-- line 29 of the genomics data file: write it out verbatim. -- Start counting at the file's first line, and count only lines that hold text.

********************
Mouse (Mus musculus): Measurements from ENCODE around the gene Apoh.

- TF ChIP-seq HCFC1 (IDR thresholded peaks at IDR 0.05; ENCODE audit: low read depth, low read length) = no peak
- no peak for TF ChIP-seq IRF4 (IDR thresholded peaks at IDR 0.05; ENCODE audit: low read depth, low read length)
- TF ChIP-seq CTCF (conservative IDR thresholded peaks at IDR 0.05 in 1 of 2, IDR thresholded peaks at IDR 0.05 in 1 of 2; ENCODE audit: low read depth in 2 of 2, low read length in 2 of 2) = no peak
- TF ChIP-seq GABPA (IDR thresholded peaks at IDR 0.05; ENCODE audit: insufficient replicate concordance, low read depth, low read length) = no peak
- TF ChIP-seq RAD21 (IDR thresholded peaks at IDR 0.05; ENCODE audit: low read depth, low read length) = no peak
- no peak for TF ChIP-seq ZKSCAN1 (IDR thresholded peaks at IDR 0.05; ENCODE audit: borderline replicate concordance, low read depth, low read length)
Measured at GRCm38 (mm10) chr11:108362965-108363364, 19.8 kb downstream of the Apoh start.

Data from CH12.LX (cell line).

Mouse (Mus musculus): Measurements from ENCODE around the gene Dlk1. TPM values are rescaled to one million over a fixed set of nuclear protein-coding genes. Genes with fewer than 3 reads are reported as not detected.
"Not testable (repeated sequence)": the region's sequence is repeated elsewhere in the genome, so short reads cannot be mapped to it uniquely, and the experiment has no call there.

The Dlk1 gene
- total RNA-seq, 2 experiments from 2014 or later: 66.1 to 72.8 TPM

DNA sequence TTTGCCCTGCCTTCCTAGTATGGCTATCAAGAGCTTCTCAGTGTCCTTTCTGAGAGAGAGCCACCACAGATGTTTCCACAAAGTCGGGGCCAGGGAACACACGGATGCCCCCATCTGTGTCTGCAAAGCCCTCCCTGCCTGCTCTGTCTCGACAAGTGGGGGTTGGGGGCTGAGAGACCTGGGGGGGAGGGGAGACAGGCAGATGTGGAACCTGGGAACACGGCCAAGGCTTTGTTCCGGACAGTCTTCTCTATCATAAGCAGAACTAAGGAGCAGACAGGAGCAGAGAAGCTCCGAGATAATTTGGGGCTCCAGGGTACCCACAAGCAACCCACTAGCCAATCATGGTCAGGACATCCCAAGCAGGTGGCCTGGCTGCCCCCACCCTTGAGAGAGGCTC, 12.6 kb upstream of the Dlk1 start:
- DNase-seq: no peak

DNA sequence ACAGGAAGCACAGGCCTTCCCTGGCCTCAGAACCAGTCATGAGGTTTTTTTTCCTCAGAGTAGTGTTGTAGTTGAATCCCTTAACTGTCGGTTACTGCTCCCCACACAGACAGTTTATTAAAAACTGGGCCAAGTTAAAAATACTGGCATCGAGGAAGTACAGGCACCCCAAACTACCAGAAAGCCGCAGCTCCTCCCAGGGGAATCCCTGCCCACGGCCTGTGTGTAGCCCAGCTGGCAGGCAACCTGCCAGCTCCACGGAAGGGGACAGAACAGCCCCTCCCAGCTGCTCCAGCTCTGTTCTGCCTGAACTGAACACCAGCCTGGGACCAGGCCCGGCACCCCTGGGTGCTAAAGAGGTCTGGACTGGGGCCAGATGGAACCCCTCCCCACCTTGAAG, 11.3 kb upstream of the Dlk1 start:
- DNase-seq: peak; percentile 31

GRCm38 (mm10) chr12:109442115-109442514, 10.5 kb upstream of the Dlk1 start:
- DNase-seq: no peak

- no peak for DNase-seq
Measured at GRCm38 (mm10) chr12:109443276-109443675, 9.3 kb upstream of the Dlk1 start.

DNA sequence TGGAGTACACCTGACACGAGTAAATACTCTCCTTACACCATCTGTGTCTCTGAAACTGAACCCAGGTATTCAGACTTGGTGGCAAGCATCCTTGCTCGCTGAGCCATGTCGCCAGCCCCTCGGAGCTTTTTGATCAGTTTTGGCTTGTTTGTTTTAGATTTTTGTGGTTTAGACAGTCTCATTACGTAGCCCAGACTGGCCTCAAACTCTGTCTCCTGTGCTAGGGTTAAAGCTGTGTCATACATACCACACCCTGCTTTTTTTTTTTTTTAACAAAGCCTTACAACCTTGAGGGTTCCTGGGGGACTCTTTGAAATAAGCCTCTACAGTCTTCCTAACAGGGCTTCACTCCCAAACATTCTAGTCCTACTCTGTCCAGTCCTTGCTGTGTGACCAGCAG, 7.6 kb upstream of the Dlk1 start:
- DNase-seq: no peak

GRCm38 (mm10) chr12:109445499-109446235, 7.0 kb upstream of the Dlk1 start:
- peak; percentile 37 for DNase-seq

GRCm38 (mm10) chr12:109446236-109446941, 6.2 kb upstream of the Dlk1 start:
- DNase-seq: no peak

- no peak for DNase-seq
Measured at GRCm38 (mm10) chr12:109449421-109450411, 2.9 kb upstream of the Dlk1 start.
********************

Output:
Measured at GRCm38 (mm10) chr12:109449421-109450411, 2.9 kb upstream of the Dlk1 start.